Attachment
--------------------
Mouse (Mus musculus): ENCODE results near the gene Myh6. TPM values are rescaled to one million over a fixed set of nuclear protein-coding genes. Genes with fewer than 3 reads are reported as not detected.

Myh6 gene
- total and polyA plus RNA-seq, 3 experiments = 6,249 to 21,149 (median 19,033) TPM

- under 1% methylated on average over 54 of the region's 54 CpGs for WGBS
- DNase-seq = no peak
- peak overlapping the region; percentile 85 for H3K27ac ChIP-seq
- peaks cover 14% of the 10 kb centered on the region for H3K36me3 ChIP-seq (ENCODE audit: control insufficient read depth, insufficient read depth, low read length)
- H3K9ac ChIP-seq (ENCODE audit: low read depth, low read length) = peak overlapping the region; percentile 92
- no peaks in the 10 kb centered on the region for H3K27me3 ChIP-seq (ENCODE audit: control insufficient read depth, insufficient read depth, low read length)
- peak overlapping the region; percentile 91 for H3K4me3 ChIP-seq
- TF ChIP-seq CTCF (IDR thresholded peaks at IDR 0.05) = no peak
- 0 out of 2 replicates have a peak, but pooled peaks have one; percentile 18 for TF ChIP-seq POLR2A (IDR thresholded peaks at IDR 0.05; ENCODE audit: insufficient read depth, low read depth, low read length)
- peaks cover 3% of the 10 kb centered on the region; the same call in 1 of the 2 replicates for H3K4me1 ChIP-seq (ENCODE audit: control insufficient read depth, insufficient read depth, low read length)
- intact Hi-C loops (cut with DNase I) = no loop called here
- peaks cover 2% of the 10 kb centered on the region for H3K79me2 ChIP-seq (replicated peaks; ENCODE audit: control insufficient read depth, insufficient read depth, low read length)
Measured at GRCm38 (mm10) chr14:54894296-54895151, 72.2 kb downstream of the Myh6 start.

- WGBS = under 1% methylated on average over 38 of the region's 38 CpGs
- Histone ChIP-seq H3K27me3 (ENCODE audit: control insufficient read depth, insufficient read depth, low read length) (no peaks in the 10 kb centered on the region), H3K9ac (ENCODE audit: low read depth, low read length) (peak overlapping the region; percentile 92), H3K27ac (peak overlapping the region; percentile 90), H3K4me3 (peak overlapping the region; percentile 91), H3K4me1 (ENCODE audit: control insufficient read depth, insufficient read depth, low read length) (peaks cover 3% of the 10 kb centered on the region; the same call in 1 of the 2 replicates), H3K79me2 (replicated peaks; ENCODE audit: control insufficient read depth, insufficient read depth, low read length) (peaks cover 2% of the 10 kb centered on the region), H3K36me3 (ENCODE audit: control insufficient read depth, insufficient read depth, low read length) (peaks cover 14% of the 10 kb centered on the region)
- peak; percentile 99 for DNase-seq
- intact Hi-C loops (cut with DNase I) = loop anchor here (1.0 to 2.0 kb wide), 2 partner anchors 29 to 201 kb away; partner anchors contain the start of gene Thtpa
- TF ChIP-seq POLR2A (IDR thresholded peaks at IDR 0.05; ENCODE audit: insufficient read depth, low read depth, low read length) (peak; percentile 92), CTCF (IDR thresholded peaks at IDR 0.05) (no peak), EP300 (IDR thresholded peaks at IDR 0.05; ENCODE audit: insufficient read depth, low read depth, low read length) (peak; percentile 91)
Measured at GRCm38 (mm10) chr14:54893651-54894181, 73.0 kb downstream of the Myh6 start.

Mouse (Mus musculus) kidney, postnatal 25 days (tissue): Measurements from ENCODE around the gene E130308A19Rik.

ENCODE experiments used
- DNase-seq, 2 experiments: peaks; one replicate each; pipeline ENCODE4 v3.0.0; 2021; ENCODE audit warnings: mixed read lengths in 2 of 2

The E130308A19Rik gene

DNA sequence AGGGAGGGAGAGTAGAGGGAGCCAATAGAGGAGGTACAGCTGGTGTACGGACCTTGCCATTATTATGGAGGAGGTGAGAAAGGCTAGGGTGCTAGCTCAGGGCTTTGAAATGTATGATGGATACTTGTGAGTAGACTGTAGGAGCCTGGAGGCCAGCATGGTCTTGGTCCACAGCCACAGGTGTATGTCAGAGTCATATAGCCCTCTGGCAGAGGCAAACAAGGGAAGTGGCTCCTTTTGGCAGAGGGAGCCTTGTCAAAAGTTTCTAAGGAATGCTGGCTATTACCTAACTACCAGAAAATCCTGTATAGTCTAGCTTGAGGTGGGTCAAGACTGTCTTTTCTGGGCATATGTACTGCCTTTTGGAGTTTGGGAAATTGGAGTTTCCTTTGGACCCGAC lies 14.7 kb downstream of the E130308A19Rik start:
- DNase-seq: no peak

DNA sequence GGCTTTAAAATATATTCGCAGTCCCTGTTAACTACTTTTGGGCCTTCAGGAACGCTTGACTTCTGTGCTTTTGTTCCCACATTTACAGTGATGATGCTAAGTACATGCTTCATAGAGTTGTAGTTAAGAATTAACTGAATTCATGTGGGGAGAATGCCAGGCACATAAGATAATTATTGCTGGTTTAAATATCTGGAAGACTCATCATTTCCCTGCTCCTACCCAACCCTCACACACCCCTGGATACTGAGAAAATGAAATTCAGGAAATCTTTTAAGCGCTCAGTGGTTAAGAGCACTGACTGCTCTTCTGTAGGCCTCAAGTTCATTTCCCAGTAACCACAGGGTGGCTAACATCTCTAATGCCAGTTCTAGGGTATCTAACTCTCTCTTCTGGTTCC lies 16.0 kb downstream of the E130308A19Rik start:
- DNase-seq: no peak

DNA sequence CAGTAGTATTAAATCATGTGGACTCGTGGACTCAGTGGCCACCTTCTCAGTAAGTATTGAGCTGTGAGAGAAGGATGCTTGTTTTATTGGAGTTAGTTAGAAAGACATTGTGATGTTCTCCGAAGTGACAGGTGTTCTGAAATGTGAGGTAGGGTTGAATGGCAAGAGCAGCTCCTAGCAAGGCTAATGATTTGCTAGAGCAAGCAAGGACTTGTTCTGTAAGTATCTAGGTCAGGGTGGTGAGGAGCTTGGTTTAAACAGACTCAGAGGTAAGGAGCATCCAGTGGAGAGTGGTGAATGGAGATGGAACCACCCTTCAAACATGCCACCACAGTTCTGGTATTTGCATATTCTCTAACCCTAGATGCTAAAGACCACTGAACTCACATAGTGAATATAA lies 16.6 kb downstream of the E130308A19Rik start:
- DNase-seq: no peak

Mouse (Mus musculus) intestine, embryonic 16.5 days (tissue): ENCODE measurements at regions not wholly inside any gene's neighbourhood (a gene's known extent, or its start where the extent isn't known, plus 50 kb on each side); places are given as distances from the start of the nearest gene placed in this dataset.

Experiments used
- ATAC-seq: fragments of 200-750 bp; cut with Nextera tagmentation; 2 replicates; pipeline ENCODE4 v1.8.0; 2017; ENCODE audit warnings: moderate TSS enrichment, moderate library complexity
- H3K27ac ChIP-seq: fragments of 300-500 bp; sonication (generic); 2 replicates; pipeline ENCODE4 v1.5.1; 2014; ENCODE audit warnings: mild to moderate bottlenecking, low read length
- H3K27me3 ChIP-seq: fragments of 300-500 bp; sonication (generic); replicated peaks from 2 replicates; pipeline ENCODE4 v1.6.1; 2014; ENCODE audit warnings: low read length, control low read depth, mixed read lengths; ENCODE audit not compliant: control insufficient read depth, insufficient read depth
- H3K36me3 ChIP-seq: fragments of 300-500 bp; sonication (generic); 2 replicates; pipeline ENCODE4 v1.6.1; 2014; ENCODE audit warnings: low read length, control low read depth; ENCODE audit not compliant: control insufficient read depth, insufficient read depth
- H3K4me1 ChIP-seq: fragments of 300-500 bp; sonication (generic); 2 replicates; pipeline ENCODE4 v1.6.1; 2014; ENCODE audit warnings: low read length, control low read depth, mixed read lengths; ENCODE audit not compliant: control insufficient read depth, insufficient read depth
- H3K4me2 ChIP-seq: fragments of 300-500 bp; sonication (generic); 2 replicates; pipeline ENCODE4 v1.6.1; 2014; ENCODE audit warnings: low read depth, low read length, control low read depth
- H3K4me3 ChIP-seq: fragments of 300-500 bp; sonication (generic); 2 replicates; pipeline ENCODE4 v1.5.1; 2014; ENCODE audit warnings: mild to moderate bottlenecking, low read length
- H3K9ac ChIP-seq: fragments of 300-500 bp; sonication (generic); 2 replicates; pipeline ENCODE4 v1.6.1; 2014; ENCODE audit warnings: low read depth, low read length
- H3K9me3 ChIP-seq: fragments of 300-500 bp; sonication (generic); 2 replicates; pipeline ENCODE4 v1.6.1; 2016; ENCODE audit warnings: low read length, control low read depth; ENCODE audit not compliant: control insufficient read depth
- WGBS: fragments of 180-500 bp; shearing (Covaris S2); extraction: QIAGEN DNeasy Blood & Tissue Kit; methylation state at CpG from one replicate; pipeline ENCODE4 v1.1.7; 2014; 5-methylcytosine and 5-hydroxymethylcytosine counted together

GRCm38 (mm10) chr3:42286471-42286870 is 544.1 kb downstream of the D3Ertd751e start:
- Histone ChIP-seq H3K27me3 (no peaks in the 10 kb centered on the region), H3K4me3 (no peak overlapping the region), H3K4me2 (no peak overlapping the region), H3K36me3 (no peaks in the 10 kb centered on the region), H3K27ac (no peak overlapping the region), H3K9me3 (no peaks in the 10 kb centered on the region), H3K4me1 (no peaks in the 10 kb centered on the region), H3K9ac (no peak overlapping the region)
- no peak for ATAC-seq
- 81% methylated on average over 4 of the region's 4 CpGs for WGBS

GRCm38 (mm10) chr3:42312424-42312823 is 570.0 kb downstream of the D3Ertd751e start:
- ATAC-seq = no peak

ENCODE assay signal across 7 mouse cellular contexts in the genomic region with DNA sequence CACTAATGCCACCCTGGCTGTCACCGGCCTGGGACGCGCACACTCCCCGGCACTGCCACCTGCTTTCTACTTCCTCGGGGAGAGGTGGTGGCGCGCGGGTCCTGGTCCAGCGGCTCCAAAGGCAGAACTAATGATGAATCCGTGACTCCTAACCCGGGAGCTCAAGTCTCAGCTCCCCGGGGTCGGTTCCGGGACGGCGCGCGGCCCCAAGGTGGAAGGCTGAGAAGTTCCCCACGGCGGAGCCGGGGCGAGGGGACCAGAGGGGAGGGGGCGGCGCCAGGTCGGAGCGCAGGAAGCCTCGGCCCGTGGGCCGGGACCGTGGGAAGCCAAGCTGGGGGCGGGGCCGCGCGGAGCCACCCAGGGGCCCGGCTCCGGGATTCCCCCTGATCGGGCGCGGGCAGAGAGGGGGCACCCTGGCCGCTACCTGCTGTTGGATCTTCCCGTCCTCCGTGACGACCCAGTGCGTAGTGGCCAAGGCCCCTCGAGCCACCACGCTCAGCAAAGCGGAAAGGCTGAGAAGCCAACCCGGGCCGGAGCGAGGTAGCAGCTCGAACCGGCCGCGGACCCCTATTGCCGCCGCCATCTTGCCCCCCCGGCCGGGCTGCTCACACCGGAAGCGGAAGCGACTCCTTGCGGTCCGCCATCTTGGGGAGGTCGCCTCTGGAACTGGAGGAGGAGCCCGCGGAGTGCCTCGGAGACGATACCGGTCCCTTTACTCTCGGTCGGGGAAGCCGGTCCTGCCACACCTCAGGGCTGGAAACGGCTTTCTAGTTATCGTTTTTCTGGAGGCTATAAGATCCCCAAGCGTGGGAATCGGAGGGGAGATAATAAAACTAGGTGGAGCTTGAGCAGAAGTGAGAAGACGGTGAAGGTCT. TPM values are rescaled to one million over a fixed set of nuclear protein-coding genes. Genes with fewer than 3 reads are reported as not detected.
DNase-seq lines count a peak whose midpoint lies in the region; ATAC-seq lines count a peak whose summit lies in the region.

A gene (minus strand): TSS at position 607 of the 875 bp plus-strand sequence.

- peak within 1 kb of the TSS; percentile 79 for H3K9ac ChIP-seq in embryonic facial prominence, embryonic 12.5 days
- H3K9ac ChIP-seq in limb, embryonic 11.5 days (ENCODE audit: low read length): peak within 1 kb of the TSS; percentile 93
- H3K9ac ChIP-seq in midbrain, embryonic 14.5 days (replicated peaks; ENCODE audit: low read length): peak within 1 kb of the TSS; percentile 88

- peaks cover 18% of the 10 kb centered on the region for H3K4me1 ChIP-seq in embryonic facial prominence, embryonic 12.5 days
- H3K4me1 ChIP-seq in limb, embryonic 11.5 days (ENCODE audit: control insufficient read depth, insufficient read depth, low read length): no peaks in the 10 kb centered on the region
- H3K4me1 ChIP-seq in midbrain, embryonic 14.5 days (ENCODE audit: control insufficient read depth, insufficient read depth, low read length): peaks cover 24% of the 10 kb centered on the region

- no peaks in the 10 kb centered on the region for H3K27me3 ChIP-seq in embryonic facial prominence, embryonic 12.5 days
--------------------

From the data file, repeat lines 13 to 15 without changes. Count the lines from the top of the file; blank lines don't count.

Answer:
- peaks cover 3% of the 10 kb centered on the region; the same call in 1 of the 2 replicates for H3K4me1 ChIP-seq (ENCODE audit: control insufficient read depth, insufficient read depth, low read length)
- intact Hi-C loops (cut with DNase I) = no loop called here
- peaks cover 2% of the 10 kb centered on the region for H3K79me2 ChIP-seq (replicated peaks; ENCODE audit: control insufficient read depth, insufficient read depth, low read length)